People around the area are used to seeing us, wonder where we are if we are absent for too long.
My husband tends not to be organized, he thinks that if he put something back in the same room he got it from it is perfectly OK, and it drives me crazy, not only do I have to hunt for it again, so does he because he cannot remember where he put it. I tried the break this habit early in the marriage by peppering his popcorn when he put the pepper where I normally put the salt, but, alas, it got a laugh but did not teach him anything.
I remember one Christmas time when I had a severe cold but was tired of lying in bed so I decided to clean up the desk and the end table near it. I dumped everything in the trash and then discovered a couple of weeks later that I had also dumped our unpaid bills which explained why the checking account seemed fuller than normal. It was funny but some of the utilities did not see it that way. Since then I don't mess with the printed papers.
There is a lot of give and take in a long-term relationship, and there are times when I do not understand things from tom's perspective and he does not always understand mine but we sometimes have to agree to disagree.
On the other hand, in the early 1980's when I was learning about computers, Tom read a lot of the books to me despite the fact that it was not always easy for him. In 2002 after he broke his arm I attended an Oracle class with him to carry his flipper-port camera and set it up and to do his typing so he could finish the course. The only thing I did not do was help with the final, not that I could have given him any answers, but by that point he was typing a bit better despite the cast.
Early on I tried to do everything for myself, cutting up my own meat, insisting I did not need help. In 1989 I had to have a glomus tumor removed from my left ear and for a few months had absolutely no hearing on that side, and during the healing process there were many things I could not do well due to weakness in my left hand and arm--it was not connected to my ear but the surgery did cause some weakness. I started letting him help more, and now it is almost routine that he will cut up a steak for me, except when he had his broken arm, then I had to do it for both of us. He had to help me even more in 1997 when I broke my collarbone, again on the left but doing things like combing my hair hurt even when I was using my right arm. I was in this figure-of-eight brace and could not even get dressed without help. Of course, the first couple of weeks after he broke his arm I had to help him dress, and It isn't easy to dress an adult male.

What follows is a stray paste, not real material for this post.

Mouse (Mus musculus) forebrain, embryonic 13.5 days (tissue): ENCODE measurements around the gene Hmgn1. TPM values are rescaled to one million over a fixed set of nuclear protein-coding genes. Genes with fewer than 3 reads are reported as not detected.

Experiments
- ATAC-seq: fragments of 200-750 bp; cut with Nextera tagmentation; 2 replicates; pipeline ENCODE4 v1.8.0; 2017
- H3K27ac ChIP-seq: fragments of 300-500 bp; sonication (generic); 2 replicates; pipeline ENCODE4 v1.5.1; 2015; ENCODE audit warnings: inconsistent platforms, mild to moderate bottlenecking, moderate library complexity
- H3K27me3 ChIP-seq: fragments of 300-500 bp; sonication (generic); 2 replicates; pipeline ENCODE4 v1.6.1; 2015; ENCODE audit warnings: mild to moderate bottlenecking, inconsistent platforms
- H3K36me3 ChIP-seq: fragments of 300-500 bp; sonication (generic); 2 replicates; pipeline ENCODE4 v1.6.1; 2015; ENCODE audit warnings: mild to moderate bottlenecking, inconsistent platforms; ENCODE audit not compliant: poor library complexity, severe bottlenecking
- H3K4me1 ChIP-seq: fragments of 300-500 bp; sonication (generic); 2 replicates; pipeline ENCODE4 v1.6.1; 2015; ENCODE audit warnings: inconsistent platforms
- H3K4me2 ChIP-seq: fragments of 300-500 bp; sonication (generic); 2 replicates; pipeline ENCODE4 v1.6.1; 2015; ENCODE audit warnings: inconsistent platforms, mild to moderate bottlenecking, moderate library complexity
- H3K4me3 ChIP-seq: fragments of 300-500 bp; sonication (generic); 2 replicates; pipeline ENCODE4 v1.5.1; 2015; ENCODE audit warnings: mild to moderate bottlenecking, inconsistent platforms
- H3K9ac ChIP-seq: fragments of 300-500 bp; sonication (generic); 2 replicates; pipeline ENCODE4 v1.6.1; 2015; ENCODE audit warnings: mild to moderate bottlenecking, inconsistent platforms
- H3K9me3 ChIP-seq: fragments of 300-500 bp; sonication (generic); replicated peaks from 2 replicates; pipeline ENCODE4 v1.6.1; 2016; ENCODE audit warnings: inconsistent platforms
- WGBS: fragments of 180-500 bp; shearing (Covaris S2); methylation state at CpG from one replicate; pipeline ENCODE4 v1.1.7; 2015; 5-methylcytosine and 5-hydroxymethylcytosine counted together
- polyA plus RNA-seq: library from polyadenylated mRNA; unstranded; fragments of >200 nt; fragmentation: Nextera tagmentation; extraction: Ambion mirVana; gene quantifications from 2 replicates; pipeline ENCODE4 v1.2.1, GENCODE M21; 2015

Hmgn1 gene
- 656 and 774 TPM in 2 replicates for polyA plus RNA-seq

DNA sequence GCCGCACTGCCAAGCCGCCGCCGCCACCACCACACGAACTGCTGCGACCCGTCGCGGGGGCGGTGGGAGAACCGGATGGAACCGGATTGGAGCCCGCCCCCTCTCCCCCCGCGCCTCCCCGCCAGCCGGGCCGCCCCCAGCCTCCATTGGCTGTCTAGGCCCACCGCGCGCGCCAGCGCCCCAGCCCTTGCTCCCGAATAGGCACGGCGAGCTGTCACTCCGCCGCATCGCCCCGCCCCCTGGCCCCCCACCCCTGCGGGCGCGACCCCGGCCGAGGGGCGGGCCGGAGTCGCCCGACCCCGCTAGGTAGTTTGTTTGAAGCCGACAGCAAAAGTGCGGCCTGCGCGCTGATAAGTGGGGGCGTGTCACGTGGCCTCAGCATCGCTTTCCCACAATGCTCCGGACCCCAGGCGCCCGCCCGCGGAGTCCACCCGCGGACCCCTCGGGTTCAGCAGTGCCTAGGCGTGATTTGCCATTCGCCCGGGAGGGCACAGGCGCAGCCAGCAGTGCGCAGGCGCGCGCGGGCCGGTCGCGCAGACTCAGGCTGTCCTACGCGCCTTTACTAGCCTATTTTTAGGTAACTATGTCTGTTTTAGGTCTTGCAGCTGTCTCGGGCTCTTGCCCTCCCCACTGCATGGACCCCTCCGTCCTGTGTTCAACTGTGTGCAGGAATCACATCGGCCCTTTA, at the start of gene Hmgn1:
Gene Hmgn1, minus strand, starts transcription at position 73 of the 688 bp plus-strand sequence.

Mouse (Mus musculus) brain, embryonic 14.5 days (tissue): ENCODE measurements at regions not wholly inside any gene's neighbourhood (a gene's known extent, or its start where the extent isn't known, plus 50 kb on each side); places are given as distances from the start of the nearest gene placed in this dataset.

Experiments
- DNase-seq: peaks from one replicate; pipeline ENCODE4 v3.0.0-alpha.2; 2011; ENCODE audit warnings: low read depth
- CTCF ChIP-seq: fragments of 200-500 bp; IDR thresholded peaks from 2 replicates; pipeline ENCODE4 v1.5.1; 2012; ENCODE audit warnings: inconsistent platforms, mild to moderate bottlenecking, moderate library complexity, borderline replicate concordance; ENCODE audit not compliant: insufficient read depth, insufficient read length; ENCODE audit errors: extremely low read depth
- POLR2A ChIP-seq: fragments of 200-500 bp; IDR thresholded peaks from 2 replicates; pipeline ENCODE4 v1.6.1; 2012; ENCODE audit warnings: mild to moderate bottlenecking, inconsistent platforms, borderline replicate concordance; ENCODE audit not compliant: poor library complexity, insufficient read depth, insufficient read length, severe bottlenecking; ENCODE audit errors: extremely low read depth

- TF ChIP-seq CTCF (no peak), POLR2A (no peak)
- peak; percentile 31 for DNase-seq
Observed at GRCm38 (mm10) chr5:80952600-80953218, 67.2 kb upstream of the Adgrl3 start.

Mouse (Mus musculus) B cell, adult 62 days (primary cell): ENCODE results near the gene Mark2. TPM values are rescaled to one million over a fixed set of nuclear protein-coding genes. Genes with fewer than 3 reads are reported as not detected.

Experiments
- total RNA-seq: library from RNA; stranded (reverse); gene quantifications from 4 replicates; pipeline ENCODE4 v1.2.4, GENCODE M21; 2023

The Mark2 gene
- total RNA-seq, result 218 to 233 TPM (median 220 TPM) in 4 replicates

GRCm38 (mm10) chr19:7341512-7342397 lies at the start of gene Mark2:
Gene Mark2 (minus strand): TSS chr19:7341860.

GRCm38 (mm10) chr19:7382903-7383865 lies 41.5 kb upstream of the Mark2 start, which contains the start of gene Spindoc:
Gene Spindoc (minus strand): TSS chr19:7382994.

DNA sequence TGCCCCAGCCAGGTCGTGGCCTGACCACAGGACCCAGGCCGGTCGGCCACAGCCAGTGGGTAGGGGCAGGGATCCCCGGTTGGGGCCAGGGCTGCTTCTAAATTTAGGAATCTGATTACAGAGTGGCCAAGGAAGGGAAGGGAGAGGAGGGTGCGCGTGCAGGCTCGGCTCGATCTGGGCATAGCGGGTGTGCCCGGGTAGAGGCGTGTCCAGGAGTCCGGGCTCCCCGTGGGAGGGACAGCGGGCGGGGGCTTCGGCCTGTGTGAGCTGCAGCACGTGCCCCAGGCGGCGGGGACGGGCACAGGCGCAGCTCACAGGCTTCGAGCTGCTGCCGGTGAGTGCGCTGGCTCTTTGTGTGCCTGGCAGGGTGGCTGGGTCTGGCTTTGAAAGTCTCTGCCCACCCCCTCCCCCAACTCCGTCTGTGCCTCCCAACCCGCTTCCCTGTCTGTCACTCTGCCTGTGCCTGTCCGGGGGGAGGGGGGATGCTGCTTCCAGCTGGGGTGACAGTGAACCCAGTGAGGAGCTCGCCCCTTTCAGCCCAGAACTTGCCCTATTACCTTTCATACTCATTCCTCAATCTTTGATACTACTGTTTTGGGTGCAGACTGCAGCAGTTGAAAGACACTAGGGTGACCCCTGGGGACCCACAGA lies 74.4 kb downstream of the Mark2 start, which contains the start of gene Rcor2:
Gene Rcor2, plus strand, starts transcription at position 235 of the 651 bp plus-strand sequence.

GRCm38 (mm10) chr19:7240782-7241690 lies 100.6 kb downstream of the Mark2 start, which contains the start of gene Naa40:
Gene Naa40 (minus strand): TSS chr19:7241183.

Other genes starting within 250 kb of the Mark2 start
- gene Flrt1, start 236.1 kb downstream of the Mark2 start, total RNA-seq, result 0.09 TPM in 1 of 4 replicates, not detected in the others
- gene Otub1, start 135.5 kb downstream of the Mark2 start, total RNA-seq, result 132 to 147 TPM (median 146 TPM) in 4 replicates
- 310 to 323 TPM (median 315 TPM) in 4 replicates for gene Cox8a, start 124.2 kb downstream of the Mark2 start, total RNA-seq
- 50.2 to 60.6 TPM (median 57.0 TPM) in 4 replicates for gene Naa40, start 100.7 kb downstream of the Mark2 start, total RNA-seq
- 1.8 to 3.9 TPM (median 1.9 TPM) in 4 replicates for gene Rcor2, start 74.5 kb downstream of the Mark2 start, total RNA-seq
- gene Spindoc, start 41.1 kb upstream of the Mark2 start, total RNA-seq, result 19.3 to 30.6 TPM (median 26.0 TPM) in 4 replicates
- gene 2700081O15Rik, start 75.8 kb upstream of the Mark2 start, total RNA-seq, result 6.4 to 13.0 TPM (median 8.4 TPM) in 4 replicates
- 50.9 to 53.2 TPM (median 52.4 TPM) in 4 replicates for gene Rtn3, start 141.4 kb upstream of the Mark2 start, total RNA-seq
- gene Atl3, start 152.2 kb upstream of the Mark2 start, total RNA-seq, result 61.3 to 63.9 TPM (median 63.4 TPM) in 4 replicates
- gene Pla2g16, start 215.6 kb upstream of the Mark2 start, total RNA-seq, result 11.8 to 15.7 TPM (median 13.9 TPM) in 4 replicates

I gave tom information on University of Phoenix in 1996 after I signed up on CompuServe, and he was at a point in his life where he wanted and needed a change so he pursued the BS degree he had abandoned nearly 30 years before. When he said he thought he wanted a Master's degree I told him to go for it we'd rearrange things so he could have the time to do that. It means our social life is almost nonexistent at the moment but I am an avid reader so I don't mind all that much.
We don't do a lot except our jobs where we are not together. We shop together, vacation together (I know people who do not), we prefer to go to parties together. Tom prefers TV, I prefer books, he is a sports fanatic, I could care less but those things we work around.
In some ways for me it is like having a sighted husband but then again it is not. Tom has always been willing to describe things for me, movies, items at the store, even sporting events I am not particularly interested in. He is fortunate to be able to use the vision he has well. I am not certain how he would handle vision loss, for now he would never carry a cane, although he never objects when I have one with me. I know he would definitely feel the loss should it ever happen to him but I have confidence that together we would get through it.
After 30 years I cannot imagine having this type of relationship with anyone else.
Rose Combs rosecombs@xxxxxxxxx